L'étude, qui a été dirigée par le National Renewable Energy Laboratory (NREL) du Département américain de l'énergie et comprend un membre du corps professoral du Collège d'ingénierie de l'Oregon State University (OSU), publiée aujourd'hui dans la revue Les sciences.
Scientists have taken a key step to significantly expand the range of plastics that can be recycled. This breakthrough is important because plastic waste is a huge problem both globally and in the United States. In fact, only about 5% of used plastic is recycled in the United States, according to NREL.
Packaging materials, containers and other discarded items are filling up landfills and polluting the environment at an incredibly fast rate. According to NREL, scientists estimate that by 2050 the ocean will contain more plastic by weight than fish.
A collaboration led by NREL’s Gregg Beckham and including Lucas Ellis, an OSU researcher who was an NREL postdoctoral fellow during the project, combined chemical and biological processes in a proof-of-concept to “upgrade” mixed plastic waste. To enhance means to increase the value of something.
The research relies on the use of chemical oxidation to break down a variety of plastic types, a method pioneered a decade ago by chemical industry giant DuPont.
“We have developed a technology that uses oxygen and catalysts to break down plastics into smaller, biologically friendly chemical building blocks,” said Ellis, assistant professor of chemical engineering. “From there, we used a biologically modified soil microbe that could consume and ‘channel’ these building blocks into a biopolymer or component for advanced nylon production.
Beckham, principal investigator at NREL and lead of the Bio-Optimized Technologies to keep Thermoplastics out of Landfills and the Environment Consortium – known as BOTTLE – said the work provides a “potential entry point into plastics processing that cannot be recycled at all today.”
Current recycling technologies can only work effectively if the plastic inputs are clean and separated by type, says Beckham.
Plastics can be made from different polymers, each with their own unique chemical building blocks. When polymer chemicals are mixed in a collection bin or formulated together into certain products like multi-layer packaging, recycling becomes expensive and nearly impossible as the polymers often have to be separated before they can be recycled.
“Our work has resulted in a process that can convert mixed plastics into a single chemical,” Ellis said. “In other words, this is a technology that recyclers could use without having to sort plastics by type.”
The scientists applied the process to a mixture of three common plastics: polystyrene, used in disposable coffee cups; polyethylene terephthalate, the base of carpets, polyester clothing and single-use beverage bottles; and high-density polyethylene, used in milk jugs and many other consumer plastics.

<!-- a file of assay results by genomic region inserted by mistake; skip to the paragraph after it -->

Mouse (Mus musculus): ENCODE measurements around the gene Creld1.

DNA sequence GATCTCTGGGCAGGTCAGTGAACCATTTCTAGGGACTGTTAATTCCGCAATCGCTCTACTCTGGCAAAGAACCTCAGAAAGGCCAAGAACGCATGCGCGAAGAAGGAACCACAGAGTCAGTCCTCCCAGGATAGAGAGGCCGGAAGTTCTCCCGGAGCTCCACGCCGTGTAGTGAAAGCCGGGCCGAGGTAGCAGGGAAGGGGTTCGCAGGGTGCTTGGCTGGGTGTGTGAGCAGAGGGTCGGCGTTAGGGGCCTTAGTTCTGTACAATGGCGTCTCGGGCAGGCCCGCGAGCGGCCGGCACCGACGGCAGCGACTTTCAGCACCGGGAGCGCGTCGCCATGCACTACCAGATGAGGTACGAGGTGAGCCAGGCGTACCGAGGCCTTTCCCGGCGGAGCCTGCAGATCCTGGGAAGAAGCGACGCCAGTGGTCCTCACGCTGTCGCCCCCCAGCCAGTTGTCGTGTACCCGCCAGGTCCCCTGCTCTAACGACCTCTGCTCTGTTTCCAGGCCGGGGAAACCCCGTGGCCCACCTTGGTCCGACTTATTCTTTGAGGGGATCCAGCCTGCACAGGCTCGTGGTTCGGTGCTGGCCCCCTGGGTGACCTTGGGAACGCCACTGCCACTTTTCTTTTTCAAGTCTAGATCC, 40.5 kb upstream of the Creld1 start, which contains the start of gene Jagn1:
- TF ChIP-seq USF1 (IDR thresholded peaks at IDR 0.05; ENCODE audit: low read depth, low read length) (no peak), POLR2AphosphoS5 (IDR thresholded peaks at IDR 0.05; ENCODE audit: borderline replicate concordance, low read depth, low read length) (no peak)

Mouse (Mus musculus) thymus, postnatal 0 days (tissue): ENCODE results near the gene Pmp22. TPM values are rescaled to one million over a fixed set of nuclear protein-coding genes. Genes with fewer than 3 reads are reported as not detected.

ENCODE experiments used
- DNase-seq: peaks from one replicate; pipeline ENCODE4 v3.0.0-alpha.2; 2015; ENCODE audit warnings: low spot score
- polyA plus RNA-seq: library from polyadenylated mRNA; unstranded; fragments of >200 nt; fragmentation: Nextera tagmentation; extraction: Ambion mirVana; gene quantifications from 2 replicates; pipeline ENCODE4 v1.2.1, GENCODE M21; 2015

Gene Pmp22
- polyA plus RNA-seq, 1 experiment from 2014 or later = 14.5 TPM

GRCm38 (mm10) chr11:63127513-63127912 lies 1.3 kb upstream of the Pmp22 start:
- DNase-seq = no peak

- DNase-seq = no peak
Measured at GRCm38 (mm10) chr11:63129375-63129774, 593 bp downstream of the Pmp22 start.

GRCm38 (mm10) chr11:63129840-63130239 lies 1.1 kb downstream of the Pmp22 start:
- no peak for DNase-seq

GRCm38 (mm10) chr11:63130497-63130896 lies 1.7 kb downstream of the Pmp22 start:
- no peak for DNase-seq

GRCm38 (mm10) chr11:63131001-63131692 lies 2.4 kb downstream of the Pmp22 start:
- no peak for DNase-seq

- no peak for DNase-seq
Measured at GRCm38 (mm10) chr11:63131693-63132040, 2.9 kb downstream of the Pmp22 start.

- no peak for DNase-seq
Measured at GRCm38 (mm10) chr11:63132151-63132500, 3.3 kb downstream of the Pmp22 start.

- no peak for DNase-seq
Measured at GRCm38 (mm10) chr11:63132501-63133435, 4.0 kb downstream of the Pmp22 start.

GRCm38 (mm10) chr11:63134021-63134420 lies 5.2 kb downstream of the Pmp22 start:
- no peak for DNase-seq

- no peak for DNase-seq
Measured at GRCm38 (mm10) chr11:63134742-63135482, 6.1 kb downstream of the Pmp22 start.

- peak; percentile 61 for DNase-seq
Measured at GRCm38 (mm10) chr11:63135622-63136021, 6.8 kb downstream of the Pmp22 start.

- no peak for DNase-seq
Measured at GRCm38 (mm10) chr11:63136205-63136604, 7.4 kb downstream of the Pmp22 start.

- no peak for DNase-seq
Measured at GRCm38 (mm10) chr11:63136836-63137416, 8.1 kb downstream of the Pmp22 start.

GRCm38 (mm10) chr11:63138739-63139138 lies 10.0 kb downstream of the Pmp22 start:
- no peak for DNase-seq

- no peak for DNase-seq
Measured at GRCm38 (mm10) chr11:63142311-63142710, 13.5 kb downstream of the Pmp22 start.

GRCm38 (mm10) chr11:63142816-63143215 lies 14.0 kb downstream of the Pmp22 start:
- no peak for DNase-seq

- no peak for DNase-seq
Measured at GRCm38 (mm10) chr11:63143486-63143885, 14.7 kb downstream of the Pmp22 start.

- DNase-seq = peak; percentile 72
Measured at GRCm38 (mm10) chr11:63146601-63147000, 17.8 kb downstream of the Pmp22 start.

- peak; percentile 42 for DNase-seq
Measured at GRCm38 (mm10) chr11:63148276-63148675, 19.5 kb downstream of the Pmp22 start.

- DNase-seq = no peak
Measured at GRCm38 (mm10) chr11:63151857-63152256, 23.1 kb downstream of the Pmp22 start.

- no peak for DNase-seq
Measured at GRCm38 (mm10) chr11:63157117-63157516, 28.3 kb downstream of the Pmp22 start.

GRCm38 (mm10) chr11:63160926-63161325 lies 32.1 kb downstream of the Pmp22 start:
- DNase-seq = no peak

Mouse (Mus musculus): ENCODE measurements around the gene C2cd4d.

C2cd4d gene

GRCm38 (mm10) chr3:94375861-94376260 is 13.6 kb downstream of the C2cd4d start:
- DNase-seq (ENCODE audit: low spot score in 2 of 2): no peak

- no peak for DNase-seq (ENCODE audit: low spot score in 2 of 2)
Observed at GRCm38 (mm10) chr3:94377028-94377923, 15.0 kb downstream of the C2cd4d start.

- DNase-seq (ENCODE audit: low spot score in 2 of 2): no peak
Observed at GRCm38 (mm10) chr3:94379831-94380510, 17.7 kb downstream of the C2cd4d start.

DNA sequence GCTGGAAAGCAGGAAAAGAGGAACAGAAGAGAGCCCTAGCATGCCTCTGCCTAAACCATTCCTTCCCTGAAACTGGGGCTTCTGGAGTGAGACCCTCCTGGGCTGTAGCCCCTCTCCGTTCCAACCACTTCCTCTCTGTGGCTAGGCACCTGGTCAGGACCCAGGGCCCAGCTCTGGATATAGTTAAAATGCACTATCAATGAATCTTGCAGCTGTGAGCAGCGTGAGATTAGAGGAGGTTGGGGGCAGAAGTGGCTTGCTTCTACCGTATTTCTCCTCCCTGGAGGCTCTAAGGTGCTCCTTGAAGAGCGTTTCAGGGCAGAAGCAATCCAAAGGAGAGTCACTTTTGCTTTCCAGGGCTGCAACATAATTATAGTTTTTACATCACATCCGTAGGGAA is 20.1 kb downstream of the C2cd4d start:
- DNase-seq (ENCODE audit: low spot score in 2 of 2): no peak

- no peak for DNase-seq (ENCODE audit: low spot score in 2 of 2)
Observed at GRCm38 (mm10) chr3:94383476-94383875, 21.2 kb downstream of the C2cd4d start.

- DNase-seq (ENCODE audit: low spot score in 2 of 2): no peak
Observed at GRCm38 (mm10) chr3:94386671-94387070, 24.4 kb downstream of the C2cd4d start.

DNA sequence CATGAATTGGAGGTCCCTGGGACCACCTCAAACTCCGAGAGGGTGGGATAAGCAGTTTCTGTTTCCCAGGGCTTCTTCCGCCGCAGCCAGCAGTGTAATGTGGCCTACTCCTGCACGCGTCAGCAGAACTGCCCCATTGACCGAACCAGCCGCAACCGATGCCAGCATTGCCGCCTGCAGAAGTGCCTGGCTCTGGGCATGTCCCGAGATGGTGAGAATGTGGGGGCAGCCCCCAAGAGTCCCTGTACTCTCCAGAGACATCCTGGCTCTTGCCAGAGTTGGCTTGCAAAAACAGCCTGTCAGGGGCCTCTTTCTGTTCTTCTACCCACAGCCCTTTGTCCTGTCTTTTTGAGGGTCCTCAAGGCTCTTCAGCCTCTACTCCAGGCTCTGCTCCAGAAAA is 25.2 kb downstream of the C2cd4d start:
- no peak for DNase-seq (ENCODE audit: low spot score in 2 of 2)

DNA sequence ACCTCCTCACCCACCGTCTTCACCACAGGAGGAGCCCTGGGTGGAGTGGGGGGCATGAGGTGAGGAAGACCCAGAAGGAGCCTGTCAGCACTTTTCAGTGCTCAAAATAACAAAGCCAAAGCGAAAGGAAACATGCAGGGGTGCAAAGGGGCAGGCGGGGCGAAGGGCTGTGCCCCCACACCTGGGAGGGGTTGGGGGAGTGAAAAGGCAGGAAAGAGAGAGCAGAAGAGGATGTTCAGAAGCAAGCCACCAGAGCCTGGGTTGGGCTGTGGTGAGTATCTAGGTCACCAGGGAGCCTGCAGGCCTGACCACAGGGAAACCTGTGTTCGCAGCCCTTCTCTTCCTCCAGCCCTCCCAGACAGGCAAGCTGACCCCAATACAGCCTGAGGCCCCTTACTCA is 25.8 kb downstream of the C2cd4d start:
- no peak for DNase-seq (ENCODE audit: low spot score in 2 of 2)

The oxidation process broke down the plastics into a mixture of compounds including benzoic acid, terephthalic acid and dicarboxylic acids which, in the absence of the modified soil microbe, would require advanced and expensive separations to yield pure products.
The researchers engineered the microbe, Pseudomonas putidato biologically channel the mixture into one of two products – polyhydroxyalkanoates, an emerging form of biodegradable bioplastics, and beta-ketoadipate, which can be used in the manufacture of performance-enhanced nylon.
Trying the process with other types of plastics, including polypropylene and polyvinyl chloride, will be the focus of future work, the researchers said.
“The chemical catalysis process we used is just a way to speed up a process that occurs naturally, so instead of degrading over hundreds of years, you can break down these plastics in hours or minutes. “said co-author Kevin Sullivan, a postdoctoral researcher. researcher at NREL.
Reference: “Recovery of mixed plastic waste by chemical oxidation in tandem and biological funnel” October 13, 2022, Sciences.
Funding was provided by the U.S. Department of Energy’s Office of Advanced Manufacturing and Office of Bioenergy Technologies, and the work was carried out as part of the BOTTLE Consortium.
Scientists from the Massachusetts Institute of Technology (MIT), University of Wisconsin-Madison and Oak Ridge National Laboratory also participated in the study.
NREL is the US Department of Energy’s primary national laboratory for renewable energy and energy efficiency research and development. It is operated for the department by the Alliance for Sustainable Energy, LLC.